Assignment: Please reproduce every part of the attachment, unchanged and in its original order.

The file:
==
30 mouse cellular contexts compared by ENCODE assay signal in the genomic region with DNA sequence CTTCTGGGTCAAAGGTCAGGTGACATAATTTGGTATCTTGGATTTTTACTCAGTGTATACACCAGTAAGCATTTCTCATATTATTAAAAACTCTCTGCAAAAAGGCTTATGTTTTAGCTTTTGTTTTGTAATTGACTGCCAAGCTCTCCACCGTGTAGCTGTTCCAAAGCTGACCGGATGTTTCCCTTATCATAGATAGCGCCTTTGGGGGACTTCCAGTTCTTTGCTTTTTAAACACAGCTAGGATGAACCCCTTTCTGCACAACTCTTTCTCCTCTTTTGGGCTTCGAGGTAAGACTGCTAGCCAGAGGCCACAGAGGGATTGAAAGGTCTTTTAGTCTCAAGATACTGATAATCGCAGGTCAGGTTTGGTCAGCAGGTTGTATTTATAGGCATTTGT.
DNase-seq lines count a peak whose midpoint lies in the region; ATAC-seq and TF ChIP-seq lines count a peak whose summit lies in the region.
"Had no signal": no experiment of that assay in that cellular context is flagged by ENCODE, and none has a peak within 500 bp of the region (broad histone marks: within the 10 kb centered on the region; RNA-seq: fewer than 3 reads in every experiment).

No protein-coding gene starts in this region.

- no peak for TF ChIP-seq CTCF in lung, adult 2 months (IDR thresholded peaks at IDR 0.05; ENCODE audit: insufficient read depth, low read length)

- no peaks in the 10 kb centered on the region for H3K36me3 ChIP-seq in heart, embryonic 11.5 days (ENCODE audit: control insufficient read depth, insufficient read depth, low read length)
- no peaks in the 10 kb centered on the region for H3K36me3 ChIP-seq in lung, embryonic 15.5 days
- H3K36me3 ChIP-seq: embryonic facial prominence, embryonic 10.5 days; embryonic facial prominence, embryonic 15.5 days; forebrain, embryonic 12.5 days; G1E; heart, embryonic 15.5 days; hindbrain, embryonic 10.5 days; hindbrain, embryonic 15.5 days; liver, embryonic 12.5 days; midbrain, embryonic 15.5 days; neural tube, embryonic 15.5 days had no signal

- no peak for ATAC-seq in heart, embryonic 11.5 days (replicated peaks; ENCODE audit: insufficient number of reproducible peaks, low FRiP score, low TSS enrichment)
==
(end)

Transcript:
30 mouse cellular contexts compared by ENCODE assay signal in the genomic region with DNA sequence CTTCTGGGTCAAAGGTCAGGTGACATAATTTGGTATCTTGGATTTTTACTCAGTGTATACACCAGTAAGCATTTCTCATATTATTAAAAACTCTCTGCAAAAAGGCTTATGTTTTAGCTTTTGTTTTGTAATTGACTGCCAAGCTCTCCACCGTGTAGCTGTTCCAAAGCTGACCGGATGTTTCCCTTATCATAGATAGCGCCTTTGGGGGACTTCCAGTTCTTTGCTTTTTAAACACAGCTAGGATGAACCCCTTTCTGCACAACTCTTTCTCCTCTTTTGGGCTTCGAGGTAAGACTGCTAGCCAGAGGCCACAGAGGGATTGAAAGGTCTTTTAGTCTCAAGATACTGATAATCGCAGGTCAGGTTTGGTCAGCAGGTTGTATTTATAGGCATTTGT.
DNase-seq lines count a peak whose midpoint lies in the region; ATAC-seq and TF ChIP-seq lines count a peak whose summit lies in the region.
"Had no signal": no experiment of that assay in that cellular context is flagged by ENCODE, and none has a peak within 500 bp of the region (broad histone marks: within the 10 kb centered on the region; RNA-seq: fewer than 3 reads in every experiment).

No protein-coding gene starts in this region.

- no peak for TF ChIP-seq CTCF in lung, adult 2 months (IDR thresholded peaks at IDR 0.05; ENCODE audit: insufficient read depth, low read length)

- no peaks in the 10 kb centered on the region for H3K36me3 ChIP-seq in heart, embryonic 11.5 days (ENCODE audit: control insufficient read depth, insufficient read depth, low read length)
- no peaks in the 10 kb centered on the region for H3K36me3 ChIP-seq in lung, embryonic 15.5 days
- H3K36me3 ChIP-seq: embryonic facial prominence, embryonic 10.5 days; embryonic facial prominence, embryonic 15.5 days; forebrain, embryonic 12.5 days; G1E; heart, embryonic 15.5 days; hindbrain, embryonic 10.5 days; hindbrain, embryonic 15.5 days; liver, embryonic 12.5 days; midbrain, embryonic 15.5 days; neural tube, embryonic 15.5 days had no signal

- no peak for ATAC-seq in heart, embryonic 11.5 days (replicated peaks; ENCODE audit: insufficient number of reproducible peaks, low FRiP score, low TSS enrichment)